Building an LGBT inclusive table

D&D is for everyone. (Source: Wizards)

There have been people on the LGBT spectrum playing D&D since its beginnings, and the benefits for identity exploration, wish fulfillment, and escapism are huge, but all of that can only be reaped at a table that celebrates and is intentional about it's inclusivity. This is something that, at my various tables, I have very intentionally pursued, and by creating a table culture that feels safe, I have had several students feel comfortable enough to come out to me personally or the group, with the response being generally nonchalant in the latter scenario.

There are three key things I've found that are key to building a LGBT friendly table- Respect, representation, and rules.

The first, respect, should be explicitly built into the table culture and rules. The most obvious part of this is respecting pronouns. If someone gets a pronoun of another player wrong, as the DM, your job is to firmly fix it. Player: “So he's gonna do this,” DM: “She.” Player: “Sorry, she.” Leave it at that if it's a first offense. Check the player who got misgendered to ensure they're ok, otherwise move on. If the misgendering continues, or appears intentional, then you need to stop it, and have an overt conversation about it, although I have not had this happen at one of my tables, and I think part of the reason is that I model the table culture to hold respecting one another as a highest priority, and come down on disrespect hard. It's in the rules, but I also do everything I can to model empathy, compassion, kindness, and ultimately respect, so it is a core part of the table, with the understanding that disrespect has no place here.

Next up is representation, and this is fun. Have gay NPCs. Have bisexual NPCs. Have trans NPCs. Have genderqueer NPCs. Have asexual NPCs. Be diverse in the gender and sexuality and relationships of your NPCs and how they appear in the world. Because of this, I've had three PCs get into same sex relationships, and two went terribly, (one was just a painfully bad first date that fell apart, one turned into a deeply toxic relationship due to the partner being a literal demon who felt stabbing was the ultimate expression of love,) but one actually is working out really well. One of the biggest NPCs is canonically bisexual, and if a PC decides to flirt, I'm always happy to have the NPC turn out to be attracted to them, no matter what the gender. And I think it's because of this representation that several of my clients have been comfortable enough to come out to me, to which my response is generally, “Cool!”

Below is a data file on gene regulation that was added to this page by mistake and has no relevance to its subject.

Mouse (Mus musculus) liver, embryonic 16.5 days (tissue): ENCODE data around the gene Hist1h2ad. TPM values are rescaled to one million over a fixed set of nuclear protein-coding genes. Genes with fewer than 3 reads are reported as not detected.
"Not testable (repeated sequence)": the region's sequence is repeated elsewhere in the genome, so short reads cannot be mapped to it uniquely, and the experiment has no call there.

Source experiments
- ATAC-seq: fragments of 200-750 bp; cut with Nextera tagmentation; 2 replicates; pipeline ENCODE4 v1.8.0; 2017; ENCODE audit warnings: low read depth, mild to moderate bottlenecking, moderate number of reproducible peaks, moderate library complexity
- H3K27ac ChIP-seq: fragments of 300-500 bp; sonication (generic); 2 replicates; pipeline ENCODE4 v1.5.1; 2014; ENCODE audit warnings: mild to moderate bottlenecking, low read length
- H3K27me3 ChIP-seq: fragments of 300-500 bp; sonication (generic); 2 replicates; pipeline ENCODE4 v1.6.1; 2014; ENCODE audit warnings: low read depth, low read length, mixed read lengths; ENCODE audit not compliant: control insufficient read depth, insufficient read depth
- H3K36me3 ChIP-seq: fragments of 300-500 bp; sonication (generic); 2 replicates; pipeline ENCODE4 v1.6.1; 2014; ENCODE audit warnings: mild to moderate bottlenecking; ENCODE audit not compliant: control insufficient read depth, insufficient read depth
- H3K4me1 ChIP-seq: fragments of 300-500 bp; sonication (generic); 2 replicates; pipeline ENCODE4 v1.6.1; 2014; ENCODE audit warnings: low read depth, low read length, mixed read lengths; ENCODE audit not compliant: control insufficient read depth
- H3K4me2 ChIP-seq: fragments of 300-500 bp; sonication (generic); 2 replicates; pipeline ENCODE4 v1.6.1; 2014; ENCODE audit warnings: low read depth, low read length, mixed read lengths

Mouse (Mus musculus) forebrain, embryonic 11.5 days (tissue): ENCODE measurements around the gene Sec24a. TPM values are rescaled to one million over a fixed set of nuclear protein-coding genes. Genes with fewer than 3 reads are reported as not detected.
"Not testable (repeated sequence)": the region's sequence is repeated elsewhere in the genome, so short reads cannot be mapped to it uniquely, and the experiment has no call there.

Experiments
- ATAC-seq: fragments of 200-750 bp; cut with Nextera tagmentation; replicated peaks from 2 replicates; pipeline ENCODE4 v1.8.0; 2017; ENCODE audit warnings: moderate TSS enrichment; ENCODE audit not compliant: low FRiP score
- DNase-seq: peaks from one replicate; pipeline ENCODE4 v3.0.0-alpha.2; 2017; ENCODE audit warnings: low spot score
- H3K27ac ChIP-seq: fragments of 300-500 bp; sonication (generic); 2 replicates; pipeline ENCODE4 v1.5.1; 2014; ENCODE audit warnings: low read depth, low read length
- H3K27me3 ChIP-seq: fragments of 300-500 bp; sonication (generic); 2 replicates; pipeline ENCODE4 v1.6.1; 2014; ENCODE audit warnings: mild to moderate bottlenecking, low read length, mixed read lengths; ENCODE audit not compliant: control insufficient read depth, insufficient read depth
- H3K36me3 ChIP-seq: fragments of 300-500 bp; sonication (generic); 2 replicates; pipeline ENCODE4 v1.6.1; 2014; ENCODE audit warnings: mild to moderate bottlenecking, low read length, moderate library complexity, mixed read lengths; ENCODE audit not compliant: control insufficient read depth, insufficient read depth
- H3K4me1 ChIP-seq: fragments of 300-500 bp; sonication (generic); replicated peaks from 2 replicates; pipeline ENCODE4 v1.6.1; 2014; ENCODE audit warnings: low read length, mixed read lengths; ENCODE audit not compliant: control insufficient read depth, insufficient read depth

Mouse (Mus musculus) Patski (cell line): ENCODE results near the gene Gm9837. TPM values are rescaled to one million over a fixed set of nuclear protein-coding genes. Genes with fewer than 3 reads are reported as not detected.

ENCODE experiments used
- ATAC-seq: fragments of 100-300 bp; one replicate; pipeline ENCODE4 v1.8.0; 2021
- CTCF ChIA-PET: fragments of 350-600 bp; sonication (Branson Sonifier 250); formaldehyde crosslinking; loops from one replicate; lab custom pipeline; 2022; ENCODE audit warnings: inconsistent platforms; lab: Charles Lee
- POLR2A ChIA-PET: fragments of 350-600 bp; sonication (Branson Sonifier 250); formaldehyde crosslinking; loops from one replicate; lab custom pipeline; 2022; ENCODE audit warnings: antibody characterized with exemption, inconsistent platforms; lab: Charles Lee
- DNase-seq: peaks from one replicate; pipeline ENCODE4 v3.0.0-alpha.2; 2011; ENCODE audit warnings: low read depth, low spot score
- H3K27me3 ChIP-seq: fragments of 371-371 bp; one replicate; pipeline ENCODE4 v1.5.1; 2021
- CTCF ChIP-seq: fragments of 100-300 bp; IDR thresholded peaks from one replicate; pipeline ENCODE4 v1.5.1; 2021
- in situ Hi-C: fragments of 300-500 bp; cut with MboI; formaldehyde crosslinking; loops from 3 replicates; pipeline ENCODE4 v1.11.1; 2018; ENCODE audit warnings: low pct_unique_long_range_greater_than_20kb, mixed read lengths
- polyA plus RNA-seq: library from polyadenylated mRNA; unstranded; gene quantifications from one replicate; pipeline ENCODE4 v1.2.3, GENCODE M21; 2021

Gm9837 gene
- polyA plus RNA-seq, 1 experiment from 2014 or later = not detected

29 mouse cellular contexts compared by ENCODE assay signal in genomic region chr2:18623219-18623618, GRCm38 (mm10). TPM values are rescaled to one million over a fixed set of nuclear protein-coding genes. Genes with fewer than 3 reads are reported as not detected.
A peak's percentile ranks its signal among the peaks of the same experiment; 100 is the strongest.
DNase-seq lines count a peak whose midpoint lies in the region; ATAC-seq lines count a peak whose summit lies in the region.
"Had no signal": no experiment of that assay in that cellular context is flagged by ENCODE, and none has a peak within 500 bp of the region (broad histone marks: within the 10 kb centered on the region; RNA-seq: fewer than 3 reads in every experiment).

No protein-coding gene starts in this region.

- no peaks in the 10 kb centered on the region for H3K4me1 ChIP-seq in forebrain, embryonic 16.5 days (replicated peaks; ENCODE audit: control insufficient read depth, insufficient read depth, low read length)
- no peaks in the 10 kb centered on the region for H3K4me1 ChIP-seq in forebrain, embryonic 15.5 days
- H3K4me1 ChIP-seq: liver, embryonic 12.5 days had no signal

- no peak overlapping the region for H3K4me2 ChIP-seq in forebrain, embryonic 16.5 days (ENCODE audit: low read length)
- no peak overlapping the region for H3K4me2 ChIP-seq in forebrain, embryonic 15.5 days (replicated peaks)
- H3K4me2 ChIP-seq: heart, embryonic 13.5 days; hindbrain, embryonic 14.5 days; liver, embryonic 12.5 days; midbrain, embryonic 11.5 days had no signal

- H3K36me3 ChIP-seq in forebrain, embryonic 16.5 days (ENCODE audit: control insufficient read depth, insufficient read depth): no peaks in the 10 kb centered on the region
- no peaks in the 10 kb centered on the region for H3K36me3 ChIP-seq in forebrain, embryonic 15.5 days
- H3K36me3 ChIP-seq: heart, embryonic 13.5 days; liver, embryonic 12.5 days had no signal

Finally, and this one is easy, rules. Implement your policy on zero harassment overtly. I use a general 'no harassment, we're all on the same team here,” sort of policy, which does a pretty good job setting up the culture of the table. That being said, I actively try to model checking in on people, making sure everyone is ok, and letting people know that they can always talk to me if they need to. One particularly fantastic moment happened recently, when a kid's PC betrayed the party to help his childhood friend, a villain, escape. The party ended up tying up both of them, and afterwards the PC that had betrayed the party spent the rest of the session snarling and ranting about how the rest of the party was awful, to the point where they gagged him to get him to shut up. Afterwards, I saw one of the other boys walk up to the boy whose PC had been ranting, and asked, “Hey man, you doing ok?” He responded, “Oh, sure- I was just role playing.” Here was the table's culture at work- this kid knew that his friend had been through an emotionally rough scene, and was checking up to make sure he was doing ok afterwards. With this understanding that we're all on the same team, it creates a culture where people check on each other, and are completely accepting, and it's something I'm very proud of the kids for embodying.

In closing, I'll share the story of one of my kids coming out. The kids were having a discussion of, if this were a horror movie, who would die first, which went like this.

“Well, in a horror movie, the black guy dies first, then the gay guy,”

“Oh, well I'm gay.”

“Oh, so see, you'd die first! Now, who'd die second, I wonder?”

His coming out to the group happened in under 10 seconds, and the impact was the same as if he had declared he likes apples over oranges- they literally moved on to the next topic without judgment, save that in the group's hypothetical horror movie, he would die first, and the conversation immediately moved on to who would die next, and a complex conversation about horror tropes and stereotypes. It was beautiful, and this is the type of table I want to see everywhere.